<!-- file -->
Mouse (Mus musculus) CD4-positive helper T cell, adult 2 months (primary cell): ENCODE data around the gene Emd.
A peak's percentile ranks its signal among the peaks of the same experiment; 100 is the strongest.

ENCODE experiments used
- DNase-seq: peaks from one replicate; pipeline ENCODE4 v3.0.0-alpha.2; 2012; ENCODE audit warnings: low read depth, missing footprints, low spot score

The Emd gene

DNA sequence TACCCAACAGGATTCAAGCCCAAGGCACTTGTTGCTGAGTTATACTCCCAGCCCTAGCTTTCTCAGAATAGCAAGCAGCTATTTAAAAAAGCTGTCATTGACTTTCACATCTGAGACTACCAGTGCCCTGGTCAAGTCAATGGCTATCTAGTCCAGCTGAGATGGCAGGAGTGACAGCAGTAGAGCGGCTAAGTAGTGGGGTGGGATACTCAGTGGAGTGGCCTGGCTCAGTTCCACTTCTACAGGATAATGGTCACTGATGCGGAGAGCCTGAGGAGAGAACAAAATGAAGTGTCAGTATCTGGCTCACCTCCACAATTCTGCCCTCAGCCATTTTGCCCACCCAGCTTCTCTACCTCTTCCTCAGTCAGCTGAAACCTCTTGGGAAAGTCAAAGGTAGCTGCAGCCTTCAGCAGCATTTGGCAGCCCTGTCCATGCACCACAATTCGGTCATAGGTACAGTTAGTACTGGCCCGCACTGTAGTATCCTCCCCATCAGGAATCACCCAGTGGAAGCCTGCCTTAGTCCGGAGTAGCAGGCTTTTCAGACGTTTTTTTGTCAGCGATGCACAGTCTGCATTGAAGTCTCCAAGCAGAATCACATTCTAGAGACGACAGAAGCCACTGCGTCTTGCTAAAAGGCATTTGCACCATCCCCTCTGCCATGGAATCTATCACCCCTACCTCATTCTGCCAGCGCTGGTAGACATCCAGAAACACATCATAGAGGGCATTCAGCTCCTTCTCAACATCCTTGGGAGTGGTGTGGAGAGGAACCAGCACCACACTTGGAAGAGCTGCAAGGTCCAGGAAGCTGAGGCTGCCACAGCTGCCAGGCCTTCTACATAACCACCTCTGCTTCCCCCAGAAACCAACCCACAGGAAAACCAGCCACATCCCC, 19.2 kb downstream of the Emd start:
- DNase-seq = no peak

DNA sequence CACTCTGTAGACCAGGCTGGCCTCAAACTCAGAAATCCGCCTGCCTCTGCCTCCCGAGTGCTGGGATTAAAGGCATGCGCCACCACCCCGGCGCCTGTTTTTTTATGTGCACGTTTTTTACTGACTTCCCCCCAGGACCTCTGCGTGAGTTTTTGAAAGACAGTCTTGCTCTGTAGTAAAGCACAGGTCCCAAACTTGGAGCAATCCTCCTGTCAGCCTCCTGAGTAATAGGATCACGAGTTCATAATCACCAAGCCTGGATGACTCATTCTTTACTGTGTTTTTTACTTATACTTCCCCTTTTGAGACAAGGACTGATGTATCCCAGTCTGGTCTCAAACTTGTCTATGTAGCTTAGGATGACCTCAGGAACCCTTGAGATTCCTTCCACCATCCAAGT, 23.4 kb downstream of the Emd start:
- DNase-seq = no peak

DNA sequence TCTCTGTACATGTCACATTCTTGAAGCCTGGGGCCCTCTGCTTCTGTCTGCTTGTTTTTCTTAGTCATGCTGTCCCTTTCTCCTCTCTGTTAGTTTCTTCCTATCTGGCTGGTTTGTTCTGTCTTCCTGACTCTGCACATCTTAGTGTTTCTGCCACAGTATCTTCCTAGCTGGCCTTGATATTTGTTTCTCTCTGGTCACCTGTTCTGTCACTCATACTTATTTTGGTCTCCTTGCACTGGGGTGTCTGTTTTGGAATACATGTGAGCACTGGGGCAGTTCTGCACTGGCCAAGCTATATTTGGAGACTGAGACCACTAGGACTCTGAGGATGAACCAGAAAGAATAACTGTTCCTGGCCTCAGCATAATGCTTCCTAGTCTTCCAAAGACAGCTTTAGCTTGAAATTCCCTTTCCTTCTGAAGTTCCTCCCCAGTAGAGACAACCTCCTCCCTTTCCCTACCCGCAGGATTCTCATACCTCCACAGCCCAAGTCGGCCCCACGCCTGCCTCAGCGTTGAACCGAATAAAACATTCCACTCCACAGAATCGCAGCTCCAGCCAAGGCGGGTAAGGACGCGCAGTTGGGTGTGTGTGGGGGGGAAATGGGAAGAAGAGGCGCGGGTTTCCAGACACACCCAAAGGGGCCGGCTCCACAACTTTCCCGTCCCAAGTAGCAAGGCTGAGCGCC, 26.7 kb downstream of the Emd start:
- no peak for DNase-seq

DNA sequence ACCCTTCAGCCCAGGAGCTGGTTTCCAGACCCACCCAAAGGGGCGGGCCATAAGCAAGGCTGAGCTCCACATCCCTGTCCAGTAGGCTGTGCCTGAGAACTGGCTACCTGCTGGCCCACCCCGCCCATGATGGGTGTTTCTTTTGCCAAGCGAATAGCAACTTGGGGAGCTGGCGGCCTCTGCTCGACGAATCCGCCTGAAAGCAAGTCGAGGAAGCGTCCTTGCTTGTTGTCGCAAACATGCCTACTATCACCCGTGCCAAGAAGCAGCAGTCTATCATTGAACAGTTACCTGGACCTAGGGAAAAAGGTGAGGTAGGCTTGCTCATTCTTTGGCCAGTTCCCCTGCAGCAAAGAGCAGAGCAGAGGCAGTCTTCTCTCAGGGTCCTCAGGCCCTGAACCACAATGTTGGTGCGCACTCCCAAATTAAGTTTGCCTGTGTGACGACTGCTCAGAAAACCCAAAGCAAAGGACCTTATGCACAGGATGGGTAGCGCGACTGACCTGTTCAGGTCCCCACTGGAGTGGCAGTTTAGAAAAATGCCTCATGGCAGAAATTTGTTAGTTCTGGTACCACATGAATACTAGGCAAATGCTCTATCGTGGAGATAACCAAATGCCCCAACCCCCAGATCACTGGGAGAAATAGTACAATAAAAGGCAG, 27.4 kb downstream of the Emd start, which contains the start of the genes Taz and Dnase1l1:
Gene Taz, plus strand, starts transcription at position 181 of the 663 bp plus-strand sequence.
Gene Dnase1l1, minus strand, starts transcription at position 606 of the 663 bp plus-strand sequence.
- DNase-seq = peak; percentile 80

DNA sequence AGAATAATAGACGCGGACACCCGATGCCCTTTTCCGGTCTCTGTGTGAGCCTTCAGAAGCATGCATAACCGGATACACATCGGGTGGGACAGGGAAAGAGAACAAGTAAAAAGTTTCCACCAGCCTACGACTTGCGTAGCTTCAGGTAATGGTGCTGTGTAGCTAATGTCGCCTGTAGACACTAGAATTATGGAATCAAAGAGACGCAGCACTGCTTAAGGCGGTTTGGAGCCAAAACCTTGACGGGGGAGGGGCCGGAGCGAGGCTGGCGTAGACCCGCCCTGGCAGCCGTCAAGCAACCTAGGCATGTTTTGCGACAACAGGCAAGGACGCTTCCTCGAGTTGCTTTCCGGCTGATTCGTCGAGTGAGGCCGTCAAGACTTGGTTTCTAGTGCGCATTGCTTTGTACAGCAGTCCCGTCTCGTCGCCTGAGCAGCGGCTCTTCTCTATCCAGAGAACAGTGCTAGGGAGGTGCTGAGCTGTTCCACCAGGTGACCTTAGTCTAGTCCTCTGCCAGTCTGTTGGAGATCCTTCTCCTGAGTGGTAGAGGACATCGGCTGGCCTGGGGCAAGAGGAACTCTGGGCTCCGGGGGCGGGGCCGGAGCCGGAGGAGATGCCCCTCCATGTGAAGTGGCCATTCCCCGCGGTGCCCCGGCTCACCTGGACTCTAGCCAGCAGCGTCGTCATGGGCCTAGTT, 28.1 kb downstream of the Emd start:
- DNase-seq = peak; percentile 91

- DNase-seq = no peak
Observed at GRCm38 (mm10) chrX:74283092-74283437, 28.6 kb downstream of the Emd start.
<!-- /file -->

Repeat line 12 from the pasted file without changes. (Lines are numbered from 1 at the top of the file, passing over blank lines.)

DNA sequence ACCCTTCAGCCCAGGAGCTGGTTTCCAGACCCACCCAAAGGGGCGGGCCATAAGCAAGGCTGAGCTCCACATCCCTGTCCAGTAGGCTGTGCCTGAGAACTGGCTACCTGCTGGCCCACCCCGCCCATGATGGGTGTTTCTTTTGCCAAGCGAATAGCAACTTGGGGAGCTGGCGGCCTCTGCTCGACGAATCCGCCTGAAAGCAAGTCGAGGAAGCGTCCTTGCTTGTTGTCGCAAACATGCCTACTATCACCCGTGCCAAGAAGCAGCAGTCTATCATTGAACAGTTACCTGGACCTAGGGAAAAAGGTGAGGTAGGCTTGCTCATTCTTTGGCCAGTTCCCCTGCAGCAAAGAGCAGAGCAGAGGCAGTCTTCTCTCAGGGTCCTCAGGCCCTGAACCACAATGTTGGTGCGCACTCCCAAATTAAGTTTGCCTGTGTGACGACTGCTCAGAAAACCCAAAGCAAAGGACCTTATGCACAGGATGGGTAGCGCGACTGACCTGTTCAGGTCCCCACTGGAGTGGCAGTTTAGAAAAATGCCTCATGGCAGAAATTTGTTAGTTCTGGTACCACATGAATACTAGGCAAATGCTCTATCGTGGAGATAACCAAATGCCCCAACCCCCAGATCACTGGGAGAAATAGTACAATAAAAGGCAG, 27.4 kb downstream of the Emd start, which contains the start of the genes Taz and Dnase1l1: